Jim Collins' The Last Best League (2004, ISBN 0-306-81418-8) is a non-fiction account of the 2002 Chatham A's, which featured infielder Jamie D'Antona and manager John Schiffner as the book's protagonists. Collins follows and recounts every move the players, coaches, fans, and others make in the ethnographic account of the full 2002 Cape Cod Baseball League and Chatham A's season. The book delves deeply into the life and baseball journey of John Schiffner, who was already the longest-tenured manager in the league and the undisputed face of Cape Cod Baseball at the time of the book's writing, even though he still stood 15 years away from retirement. Schiffner and his longtime assistant coach Matt Fincher are profiled heavily in the book. Fincher is now the head baseball coach at University of South Carolina-Upstate.
D'Antona, a highly touted power hitter from Wake Forest University who quickly becomes Collins' primary player focus in the book, is depicted as a laid-back ballplayer whose potential is hindered by occasional lapses in judgment and lack of effort. Collins follows D'Antona extensively both on and off the field, including to his job at the Chatham Fish Pier, where D'Antona delivered fresh fish to businesses all over Chatham at the crack of dawn. Following a short Major League career and a stint playing professionally in Japan, D'Antona returned to Chatham as the Anglers' hitting coach in 2017, working under John Schiffner in his final season as A's manager.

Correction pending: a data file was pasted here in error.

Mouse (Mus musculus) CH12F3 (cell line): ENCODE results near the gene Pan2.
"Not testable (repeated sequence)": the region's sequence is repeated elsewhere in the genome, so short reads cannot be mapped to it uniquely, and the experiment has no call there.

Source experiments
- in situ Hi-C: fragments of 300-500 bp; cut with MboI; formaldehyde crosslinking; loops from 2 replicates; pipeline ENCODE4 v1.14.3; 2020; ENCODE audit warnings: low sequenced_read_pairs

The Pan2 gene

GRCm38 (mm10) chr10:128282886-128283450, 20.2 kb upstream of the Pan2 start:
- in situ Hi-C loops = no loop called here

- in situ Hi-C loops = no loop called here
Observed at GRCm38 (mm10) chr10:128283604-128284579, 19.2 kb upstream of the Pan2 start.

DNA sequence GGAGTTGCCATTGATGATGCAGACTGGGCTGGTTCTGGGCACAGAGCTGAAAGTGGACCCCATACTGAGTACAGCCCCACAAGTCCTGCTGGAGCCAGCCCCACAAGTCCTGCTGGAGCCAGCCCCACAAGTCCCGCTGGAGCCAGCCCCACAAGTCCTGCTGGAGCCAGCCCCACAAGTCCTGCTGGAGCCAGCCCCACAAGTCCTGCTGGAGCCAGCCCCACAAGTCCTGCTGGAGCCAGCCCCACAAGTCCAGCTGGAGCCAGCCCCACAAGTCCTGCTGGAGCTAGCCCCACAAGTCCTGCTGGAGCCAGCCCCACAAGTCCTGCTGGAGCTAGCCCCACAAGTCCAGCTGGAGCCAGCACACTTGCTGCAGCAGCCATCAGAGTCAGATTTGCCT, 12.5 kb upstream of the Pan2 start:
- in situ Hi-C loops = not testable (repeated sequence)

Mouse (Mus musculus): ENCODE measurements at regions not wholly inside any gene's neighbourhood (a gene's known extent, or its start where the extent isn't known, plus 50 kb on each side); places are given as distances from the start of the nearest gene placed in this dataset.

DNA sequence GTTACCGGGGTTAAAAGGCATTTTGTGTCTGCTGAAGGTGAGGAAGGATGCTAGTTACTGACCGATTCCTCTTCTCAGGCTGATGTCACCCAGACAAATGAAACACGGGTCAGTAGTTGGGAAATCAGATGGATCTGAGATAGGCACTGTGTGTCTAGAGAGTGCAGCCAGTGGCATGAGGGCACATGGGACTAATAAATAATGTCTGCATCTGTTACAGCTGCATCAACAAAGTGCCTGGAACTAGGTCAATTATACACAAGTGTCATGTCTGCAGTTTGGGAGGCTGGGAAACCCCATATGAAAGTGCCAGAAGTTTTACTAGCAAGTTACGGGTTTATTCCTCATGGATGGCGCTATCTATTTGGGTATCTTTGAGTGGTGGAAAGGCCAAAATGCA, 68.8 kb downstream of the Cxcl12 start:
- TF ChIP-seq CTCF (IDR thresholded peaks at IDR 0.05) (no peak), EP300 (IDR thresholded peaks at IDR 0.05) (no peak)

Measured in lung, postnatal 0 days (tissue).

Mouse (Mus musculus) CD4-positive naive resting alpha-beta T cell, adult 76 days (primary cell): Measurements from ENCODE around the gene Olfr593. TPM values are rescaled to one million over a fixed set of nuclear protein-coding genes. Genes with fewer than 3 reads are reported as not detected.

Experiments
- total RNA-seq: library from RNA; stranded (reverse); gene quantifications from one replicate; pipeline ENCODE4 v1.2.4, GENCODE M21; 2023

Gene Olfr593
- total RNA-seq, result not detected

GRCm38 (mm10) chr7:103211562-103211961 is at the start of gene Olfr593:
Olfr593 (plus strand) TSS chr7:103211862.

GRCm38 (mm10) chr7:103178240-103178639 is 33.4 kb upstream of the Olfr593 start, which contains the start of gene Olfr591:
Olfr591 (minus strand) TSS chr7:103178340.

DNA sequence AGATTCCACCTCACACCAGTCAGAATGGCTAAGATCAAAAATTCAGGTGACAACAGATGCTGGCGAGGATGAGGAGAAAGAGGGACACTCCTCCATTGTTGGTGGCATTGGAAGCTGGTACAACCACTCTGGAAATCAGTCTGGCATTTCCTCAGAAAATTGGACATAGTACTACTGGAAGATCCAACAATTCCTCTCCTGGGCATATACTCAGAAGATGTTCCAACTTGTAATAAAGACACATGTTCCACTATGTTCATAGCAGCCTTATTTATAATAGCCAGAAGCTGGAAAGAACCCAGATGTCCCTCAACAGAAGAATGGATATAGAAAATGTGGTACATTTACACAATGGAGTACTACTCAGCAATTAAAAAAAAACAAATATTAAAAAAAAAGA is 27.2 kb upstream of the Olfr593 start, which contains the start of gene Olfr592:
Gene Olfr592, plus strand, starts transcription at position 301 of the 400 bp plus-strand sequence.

The two members of the 2002 A's who went on to the longest professional baseball careers are Chris Iannetta and Tim Stauffer. A starting pitcher from the University of Richmond, Stauffer was the best pitcher on the 2002 A's and amongst the best in the entire Cape League that summer. He was selected fourth overall by the San Diego Padres in the 2003 MLB Draft based largely off his performance on Cape Cod, and pitched in the Major Leagues for 10 seasons. He appeared in 201 MLB games, posting a 3.97 career ERA before retiring after the 2015 season. Iannetta, a catcher who just completed his 12th Major League season in 2017, is not one of the predominate characters in The Last Best League. One of a select few freshman hitters in the Cape League, Iannetta struggled all summer at the plate after his first year at the University of North Carolina, and was not asked back to Chatham the next summer, according to Collins in the book. He was selected in the fourth round of the 2004 MLB Draft by the Colorado Rockies, and has played in over 1000 MLB games, including over 900 starts at catcher for four different teams.